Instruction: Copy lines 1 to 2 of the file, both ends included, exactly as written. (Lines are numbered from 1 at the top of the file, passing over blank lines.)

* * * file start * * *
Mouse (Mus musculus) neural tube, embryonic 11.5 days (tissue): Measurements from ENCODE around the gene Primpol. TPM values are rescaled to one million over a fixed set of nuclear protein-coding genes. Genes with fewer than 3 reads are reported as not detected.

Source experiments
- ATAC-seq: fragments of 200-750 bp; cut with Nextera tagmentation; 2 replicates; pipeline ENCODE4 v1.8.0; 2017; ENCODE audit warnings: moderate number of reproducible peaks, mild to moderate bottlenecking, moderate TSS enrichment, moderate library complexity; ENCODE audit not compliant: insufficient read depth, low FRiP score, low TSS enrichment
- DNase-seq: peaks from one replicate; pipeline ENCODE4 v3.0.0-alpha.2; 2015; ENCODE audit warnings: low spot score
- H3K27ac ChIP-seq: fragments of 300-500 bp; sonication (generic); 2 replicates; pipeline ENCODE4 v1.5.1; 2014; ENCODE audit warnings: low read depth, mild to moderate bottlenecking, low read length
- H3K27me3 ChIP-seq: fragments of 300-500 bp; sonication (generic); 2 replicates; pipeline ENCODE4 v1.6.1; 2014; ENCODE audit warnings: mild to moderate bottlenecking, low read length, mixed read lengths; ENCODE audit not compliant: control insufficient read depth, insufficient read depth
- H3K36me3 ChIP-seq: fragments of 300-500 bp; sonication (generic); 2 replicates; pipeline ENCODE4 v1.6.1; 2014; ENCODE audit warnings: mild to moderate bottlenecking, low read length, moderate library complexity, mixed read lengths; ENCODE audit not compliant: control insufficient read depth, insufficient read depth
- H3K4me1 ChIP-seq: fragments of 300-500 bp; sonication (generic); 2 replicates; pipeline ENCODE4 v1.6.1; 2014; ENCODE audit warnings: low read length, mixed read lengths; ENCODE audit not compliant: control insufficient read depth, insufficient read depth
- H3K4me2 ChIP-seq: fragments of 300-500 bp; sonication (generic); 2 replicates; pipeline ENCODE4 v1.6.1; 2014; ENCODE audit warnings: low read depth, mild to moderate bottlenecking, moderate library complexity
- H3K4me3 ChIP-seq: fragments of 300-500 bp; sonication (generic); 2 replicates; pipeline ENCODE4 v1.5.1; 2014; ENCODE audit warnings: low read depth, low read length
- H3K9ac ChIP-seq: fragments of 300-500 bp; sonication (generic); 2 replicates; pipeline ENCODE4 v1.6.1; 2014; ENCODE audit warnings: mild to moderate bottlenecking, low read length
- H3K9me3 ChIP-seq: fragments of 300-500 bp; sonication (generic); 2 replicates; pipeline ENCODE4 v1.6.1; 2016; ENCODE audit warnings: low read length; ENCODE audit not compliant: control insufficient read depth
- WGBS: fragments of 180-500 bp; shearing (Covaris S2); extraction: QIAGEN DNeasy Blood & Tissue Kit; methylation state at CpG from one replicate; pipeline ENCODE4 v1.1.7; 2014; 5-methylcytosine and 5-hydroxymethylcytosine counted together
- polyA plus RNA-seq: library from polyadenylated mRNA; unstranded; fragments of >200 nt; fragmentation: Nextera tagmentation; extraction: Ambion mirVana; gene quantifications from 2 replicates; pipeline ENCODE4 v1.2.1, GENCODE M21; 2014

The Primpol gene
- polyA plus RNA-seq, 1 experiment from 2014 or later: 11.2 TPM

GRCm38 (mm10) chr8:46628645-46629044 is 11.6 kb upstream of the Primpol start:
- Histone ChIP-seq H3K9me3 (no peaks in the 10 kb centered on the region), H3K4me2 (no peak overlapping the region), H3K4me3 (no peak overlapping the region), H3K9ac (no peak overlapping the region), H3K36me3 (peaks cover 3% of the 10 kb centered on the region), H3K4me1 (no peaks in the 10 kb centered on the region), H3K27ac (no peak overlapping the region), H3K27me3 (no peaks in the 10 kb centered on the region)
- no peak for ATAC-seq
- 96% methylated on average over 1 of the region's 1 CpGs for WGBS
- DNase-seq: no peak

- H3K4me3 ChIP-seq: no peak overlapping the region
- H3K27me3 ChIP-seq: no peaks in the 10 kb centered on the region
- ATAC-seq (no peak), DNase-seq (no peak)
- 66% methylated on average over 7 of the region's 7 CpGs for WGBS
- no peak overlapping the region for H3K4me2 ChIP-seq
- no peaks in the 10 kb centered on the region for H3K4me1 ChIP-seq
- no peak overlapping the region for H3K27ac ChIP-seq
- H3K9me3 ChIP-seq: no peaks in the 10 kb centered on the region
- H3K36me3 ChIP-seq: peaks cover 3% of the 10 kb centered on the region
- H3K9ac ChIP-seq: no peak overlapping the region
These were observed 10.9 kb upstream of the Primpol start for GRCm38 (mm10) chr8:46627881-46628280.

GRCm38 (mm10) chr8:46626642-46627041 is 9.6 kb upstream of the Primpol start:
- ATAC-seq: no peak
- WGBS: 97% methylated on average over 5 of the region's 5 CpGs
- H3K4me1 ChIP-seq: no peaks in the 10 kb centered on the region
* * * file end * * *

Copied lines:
Mouse (Mus musculus) neural tube, embryonic 11.5 days (tissue): Measurements from ENCODE around the gene Primpol. TPM values are rescaled to one million over a fixed set of nuclear protein-coding genes. Genes with fewer than 3 reads are reported as not detected.

Source experiments